Role and regulation of alveolar protein clearance in influenza virus-induced lung injury
Acute respiratory distress syndrome (ARDS), a common complication of influenza virus (IV) pneumonia, constitutes a significant disease burden with regard to both morbidity and mortality. A hallmark of ARDS is the functional disruption of the alveolar epithelial barrier leading to accumulation of protein-rich alveolar edema. Alveolar protein concentrations often reach 40‑90% of plasma levels, causing severe impairment of gas exchange and promoting deleterious alveolar remodeling, however, to date, no pharmacological therapies exist against this life-threatening condition.
It is well established that clearance of the excess alveolar protein is critical for survival. Protein removal is an active process across the epithelial layercell and is mediated in part by the multi-ligand receptor, megalin. We recently showed established that megalin-mediated protein transport is significantly impaired when lung epithelial cells are treated with bronchoalveolar lavage fluids from patients with IV-induced ARDS. Using infection models of primary rat, murine and human lung cells, transgenic mice, models of isolated ventilated murine lungs allowing protein reabsorption analysies in real-time, together with a Drosophila-based approach allowing direct visualization of protein traffficking and identification of regulatory networks of protein clearance by genome-wide RNAi-mediated gene inactivation selectively in the airways, the project aims to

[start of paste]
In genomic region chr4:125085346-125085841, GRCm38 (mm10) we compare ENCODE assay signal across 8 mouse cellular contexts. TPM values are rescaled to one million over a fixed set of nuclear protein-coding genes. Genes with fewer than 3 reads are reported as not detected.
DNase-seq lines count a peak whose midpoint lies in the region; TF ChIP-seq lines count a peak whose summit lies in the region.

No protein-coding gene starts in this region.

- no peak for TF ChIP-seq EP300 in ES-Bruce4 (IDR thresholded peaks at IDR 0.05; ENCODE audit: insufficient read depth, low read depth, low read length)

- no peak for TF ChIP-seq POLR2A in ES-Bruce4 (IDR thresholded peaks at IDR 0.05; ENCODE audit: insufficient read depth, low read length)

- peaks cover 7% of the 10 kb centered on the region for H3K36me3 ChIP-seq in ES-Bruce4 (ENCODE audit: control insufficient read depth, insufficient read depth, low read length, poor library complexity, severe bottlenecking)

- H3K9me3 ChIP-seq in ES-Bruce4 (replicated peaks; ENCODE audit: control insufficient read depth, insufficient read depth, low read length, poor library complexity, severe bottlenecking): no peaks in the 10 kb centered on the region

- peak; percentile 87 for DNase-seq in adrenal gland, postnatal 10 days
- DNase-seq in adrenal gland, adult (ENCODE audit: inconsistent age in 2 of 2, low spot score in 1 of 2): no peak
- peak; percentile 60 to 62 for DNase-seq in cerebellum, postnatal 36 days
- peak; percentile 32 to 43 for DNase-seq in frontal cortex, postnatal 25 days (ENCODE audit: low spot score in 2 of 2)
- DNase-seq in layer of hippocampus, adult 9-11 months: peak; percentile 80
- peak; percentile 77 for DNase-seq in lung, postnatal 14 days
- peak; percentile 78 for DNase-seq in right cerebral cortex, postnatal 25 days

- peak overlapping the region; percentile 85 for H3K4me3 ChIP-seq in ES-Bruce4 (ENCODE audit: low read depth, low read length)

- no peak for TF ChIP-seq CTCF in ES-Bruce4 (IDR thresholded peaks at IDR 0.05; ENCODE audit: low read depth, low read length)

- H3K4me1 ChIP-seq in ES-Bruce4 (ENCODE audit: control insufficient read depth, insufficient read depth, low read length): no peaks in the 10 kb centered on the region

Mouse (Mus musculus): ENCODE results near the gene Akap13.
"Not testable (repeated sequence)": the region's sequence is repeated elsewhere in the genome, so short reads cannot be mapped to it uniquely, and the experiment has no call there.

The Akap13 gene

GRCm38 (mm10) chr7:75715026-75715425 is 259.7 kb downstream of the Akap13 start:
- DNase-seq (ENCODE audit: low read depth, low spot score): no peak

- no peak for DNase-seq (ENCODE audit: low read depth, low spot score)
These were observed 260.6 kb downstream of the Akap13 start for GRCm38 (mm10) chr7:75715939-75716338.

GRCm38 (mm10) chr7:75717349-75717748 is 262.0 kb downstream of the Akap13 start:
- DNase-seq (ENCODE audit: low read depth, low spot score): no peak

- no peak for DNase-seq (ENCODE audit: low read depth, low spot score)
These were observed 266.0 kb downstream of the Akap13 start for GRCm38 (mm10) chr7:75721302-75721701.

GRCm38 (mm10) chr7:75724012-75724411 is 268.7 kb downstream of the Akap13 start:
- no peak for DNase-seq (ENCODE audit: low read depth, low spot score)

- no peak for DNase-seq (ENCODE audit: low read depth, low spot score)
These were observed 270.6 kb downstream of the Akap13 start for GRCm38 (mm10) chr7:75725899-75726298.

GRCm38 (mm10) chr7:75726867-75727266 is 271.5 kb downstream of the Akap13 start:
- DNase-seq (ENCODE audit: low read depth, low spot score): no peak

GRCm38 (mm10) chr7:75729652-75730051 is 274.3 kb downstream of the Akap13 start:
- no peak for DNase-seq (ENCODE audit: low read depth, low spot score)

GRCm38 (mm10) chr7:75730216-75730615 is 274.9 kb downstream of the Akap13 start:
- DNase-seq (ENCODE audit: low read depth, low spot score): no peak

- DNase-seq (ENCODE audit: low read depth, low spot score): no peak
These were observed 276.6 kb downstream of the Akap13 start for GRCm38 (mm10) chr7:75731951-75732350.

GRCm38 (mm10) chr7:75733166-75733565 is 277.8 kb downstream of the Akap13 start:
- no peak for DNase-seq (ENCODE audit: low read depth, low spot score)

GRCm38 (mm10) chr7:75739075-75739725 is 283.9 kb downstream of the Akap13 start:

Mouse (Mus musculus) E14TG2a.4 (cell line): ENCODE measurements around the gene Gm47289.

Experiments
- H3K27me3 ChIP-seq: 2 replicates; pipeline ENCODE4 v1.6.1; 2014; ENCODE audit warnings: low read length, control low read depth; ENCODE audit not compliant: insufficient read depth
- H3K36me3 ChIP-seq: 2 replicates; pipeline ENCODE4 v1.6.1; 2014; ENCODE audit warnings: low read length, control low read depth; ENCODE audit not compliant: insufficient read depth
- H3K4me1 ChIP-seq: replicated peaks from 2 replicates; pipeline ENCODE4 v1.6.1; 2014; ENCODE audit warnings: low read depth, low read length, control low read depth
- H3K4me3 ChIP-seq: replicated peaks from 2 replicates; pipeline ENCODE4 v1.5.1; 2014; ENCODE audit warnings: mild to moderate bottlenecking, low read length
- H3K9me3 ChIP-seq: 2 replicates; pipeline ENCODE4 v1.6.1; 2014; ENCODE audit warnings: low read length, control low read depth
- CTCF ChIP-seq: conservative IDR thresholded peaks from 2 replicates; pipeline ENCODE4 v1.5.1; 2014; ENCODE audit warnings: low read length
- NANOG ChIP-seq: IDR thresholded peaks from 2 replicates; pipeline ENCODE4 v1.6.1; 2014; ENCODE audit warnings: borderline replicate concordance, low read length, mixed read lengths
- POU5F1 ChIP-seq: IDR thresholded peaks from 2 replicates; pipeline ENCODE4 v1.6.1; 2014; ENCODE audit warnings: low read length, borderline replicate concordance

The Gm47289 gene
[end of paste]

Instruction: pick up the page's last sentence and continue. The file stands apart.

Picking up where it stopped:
i) define the molecular mechanisms impairing megalin function and protein transport processes in the IV-infected alveolar epithelium,
ii) investigate the mechanisms impairing protein clearance in a murine model of IV-induced ALI, and
iii) elucidate the regulatory networks of endocytosis traffic to be explored for their relevance for protein clearance in mammalian lungs under physiological and pathological conditions.
Since restoring the ability of the alveolar epithelium to remove excess protein content after IV-induced lung injury may prevent deleterious remodeling and thus could be employed as a therapeutic mean, the ultimate goal of this project is to assess the role and regulation of molecules involved in protein transport in the pathogenesis of the disease, and to evaluate interventions to rescue protein clearance processes as potential novel therapeutic approach.